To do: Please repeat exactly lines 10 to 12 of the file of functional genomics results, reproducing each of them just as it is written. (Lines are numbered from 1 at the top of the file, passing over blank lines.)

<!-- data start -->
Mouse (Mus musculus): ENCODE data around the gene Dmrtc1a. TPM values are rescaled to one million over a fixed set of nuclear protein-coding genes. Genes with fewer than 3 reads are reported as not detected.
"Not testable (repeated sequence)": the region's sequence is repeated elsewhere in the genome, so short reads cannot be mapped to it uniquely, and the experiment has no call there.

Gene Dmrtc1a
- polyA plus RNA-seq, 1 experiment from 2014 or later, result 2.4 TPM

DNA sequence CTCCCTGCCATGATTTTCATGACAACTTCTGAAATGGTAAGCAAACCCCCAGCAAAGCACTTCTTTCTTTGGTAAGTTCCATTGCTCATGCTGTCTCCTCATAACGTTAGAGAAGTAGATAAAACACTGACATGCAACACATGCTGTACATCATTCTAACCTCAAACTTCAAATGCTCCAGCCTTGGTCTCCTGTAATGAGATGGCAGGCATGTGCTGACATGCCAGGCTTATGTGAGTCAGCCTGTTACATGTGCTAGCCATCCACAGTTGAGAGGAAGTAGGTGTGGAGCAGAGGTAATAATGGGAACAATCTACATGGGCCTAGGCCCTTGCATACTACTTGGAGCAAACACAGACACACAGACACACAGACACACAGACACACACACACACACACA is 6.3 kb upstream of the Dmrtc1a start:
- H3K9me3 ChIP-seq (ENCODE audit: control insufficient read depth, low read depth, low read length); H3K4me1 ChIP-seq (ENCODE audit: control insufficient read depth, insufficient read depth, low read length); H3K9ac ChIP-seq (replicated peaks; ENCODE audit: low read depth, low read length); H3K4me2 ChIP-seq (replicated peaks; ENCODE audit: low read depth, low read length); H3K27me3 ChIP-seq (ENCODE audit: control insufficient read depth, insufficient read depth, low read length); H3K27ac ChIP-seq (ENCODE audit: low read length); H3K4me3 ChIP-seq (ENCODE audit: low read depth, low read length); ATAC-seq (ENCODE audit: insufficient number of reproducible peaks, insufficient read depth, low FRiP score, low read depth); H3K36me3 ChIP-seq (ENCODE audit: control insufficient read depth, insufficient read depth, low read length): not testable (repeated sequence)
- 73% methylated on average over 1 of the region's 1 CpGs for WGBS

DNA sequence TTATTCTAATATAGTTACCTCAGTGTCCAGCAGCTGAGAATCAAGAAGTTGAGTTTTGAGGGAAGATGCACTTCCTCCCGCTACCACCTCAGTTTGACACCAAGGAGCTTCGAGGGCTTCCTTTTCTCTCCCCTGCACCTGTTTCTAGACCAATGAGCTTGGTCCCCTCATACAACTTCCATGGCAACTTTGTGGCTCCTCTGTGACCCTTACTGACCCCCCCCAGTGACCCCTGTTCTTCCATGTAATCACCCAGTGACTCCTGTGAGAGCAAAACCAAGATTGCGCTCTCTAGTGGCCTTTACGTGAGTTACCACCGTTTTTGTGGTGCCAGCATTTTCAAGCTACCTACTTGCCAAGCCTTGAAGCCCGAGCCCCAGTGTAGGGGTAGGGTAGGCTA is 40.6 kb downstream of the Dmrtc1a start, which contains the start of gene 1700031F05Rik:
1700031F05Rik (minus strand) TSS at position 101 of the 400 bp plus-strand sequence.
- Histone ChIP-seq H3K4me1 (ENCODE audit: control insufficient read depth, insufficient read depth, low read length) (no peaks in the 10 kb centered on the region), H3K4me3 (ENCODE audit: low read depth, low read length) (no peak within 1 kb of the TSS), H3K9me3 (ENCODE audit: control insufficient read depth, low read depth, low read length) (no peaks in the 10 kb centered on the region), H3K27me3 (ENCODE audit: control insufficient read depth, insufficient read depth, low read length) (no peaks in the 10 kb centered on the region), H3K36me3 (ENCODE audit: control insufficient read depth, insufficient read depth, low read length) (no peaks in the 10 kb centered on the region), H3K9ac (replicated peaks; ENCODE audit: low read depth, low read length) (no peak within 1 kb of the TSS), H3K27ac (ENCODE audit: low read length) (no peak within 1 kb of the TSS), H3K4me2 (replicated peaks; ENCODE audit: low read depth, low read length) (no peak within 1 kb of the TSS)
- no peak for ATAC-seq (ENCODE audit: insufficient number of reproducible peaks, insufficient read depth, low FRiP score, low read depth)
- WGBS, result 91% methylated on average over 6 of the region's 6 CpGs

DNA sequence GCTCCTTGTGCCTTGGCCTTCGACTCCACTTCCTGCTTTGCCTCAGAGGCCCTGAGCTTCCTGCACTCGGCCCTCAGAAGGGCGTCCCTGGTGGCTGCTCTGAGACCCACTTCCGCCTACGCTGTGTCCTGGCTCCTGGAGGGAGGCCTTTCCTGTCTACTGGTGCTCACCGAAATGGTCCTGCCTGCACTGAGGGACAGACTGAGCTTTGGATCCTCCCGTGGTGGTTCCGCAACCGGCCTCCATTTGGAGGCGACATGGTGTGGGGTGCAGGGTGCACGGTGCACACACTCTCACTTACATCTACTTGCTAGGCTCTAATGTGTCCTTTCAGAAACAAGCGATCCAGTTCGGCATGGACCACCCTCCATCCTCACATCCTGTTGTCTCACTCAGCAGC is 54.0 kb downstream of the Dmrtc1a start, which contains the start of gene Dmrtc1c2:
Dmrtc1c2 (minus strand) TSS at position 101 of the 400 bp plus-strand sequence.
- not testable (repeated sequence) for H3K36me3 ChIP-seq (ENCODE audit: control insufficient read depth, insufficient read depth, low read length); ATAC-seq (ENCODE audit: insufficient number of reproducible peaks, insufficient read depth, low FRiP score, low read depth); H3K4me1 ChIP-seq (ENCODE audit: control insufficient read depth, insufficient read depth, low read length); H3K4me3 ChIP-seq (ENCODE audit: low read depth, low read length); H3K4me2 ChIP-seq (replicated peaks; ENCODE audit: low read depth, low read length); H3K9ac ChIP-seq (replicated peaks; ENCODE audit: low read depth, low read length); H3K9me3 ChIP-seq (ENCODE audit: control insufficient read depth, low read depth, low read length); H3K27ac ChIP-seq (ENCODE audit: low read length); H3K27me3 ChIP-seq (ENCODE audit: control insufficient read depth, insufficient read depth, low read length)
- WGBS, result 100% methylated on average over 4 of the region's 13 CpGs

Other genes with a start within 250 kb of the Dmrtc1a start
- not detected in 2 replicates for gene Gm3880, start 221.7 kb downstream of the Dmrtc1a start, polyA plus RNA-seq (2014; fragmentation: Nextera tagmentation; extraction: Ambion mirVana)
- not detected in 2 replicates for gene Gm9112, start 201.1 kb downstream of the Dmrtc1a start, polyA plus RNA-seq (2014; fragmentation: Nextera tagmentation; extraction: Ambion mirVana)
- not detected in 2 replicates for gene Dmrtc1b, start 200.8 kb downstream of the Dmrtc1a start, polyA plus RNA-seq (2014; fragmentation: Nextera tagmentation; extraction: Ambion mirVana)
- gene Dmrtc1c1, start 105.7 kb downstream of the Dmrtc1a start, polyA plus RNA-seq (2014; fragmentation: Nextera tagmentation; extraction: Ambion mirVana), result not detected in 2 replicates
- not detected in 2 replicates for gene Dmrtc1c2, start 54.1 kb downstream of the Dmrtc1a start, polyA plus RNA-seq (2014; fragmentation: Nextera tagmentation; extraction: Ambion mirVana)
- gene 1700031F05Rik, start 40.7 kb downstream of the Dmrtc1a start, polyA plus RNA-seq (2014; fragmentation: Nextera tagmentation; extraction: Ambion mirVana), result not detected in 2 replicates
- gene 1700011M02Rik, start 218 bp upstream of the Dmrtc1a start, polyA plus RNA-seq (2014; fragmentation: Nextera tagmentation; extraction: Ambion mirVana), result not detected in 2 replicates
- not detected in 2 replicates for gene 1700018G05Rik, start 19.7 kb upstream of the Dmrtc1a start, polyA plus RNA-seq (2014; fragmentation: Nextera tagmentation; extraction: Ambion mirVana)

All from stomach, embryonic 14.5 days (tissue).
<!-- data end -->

- Histone ChIP-seq H3K4me1 (ENCODE audit: control insufficient read depth, insufficient read depth, low read length) (no peaks in the 10 kb centered on the region), H3K4me3 (ENCODE audit: low read depth, low read length) (no peak within 1 kb of the TSS), H3K9me3 (ENCODE audit: control insufficient read depth, low read depth, low read length) (no peaks in the 10 kb centered on the region), H3K27me3 (ENCODE audit: control insufficient read depth, insufficient read depth, low read length) (no peaks in the 10 kb centered on the region), H3K36me3 (ENCODE audit: control insufficient read depth, insufficient read depth, low read length) (no peaks in the 10 kb centered on the region), H3K9ac (replicated peaks; ENCODE audit: low read depth, low read length) (no peak within 1 kb of the TSS), H3K27ac (ENCODE audit: low read length) (no peak within 1 kb of the TSS), H3K4me2 (replicated peaks; ENCODE audit: low read depth, low read length) (no peak within 1 kb of the TSS)
- no peak for ATAC-seq (ENCODE audit: insufficient number of reproducible peaks, insufficient read depth, low FRiP score, low read depth)
- WGBS, result 91% methylated on average over 6 of the region's 6 CpGs